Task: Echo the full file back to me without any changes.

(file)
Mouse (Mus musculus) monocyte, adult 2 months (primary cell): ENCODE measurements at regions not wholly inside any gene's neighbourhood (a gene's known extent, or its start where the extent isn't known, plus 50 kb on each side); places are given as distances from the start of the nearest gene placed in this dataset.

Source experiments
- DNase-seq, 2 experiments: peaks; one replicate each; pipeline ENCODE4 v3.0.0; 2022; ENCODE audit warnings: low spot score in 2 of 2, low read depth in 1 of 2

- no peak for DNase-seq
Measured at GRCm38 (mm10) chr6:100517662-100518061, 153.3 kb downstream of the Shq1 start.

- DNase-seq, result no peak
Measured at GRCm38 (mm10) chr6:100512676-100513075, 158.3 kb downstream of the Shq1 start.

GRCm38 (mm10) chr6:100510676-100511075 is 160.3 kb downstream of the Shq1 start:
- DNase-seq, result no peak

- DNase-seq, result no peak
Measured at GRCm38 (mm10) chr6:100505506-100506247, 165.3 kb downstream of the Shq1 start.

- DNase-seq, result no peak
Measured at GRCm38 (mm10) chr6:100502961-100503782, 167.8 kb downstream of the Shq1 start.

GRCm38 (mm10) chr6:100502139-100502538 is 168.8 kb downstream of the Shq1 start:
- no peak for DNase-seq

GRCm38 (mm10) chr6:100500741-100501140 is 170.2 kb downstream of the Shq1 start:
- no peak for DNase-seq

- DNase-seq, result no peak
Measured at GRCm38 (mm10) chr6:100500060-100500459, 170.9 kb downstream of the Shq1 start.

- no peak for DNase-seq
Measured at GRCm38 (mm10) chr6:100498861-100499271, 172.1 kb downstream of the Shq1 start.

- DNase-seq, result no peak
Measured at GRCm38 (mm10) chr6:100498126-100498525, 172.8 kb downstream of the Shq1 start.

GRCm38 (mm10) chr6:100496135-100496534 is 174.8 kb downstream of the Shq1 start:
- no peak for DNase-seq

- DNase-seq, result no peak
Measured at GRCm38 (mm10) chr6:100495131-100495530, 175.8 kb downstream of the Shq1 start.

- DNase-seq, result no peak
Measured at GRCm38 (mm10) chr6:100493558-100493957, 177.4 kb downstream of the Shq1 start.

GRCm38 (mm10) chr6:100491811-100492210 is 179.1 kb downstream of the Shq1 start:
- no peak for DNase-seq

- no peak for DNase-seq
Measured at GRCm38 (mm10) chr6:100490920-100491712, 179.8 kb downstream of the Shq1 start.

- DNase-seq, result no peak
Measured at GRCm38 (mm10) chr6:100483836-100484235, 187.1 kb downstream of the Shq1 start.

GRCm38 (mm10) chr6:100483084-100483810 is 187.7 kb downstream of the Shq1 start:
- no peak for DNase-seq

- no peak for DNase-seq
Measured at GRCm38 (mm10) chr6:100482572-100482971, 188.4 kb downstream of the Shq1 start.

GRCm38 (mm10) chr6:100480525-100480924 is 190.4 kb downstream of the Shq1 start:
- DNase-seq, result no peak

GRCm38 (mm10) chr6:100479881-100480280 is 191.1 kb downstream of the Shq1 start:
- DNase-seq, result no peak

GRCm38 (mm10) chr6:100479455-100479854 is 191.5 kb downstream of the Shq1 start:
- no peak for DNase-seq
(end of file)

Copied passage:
Mouse (Mus musculus) monocyte, adult 2 months (primary cell): ENCODE measurements at regions not wholly inside any gene's neighbourhood (a gene's known extent, or its start where the extent isn't known, plus 50 kb on each side); places are given as distances from the start of the nearest gene placed in this dataset.

Source experiments
- DNase-seq, 2 experiments: peaks; one replicate each; pipeline ENCODE4 v3.0.0; 2022; ENCODE audit warnings: low spot score in 2 of 2, low read depth in 1 of 2

- no peak for DNase-seq
Measured at GRCm38 (mm10) chr6:100517662-100518061, 153.3 kb downstream of the Shq1 start.

- DNase-seq, result no peak
Measured at GRCm38 (mm10) chr6:100512676-100513075, 158.3 kb downstream of the Shq1 start.

GRCm38 (mm10) chr6:100510676-100511075 is 160.3 kb downstream of the Shq1 start:
- DNase-seq, result no peak

- DNase-seq, result no peak
Measured at GRCm38 (mm10) chr6:100505506-100506247, 165.3 kb downstream of the Shq1 start.

- DNase-seq, result no peak
Measured at GRCm38 (mm10) chr6:100502961-100503782, 167.8 kb downstream of the Shq1 start.

GRCm38 (mm10) chr6:100502139-100502538 is 168.8 kb downstream of the Shq1 start:
- no peak for DNase-seq

GRCm38 (mm10) chr6:100500741-100501140 is 170.2 kb downstream of the Shq1 start:
- no peak for DNase-seq

- DNase-seq, result no peak
Measured at GRCm38 (mm10) chr6:100500060-100500459, 170.9 kb downstream of the Shq1 start.

- no peak for DNase-seq
Measured at GRCm38 (mm10) chr6:100498861-100499271, 172.1 kb downstream of the Shq1 start.

- DNase-seq, result no peak
Measured at GRCm38 (mm10) chr6:100498126-100498525, 172.8 kb downstream of the Shq1 start.

GRCm38 (mm10) chr6:100496135-100496534 is 174.8 kb downstream of the Shq1 start:
- no peak for DNase-seq

- DNase-seq, result no peak
Measured at GRCm38 (mm10) chr6:100495131-100495530, 175.8 kb downstream of the Shq1 start.

- DNase-seq, result no peak
Measured at GRCm38 (mm10) chr6:100493558-100493957, 177.4 kb downstream of the Shq1 start.

GRCm38 (mm10) chr6:100491811-100492210 is 179.1 kb downstream of the Shq1 start:
- no peak for DNase-seq

- no peak for DNase-seq
Measured at GRCm38 (mm10) chr6:100490920-100491712, 179.8 kb downstream of the Shq1 start.

- DNase-seq, result no peak
Measured at GRCm38 (mm10) chr6:100483836-100484235, 187.1 kb downstream of the Shq1 start.

GRCm38 (mm10) chr6:100483084-100483810 is 187.7 kb downstream of the Shq1 start:
- no peak for DNase-seq

- no peak for DNase-seq
Measured at GRCm38 (mm10) chr6:100482572-100482971, 188.4 kb downstream of the Shq1 start.

GRCm38 (mm10) chr6:100480525-100480924 is 190.4 kb downstream of the Shq1 start:
- DNase-seq, result no peak

GRCm38 (mm10) chr6:100479881-100480280 is 191.1 kb downstream of the Shq1 start:
- DNase-seq, result no peak

GRCm38 (mm10) chr6:100479455-100479854 is 191.5 kb downstream of the Shq1 start:
- no peak for DNase-seq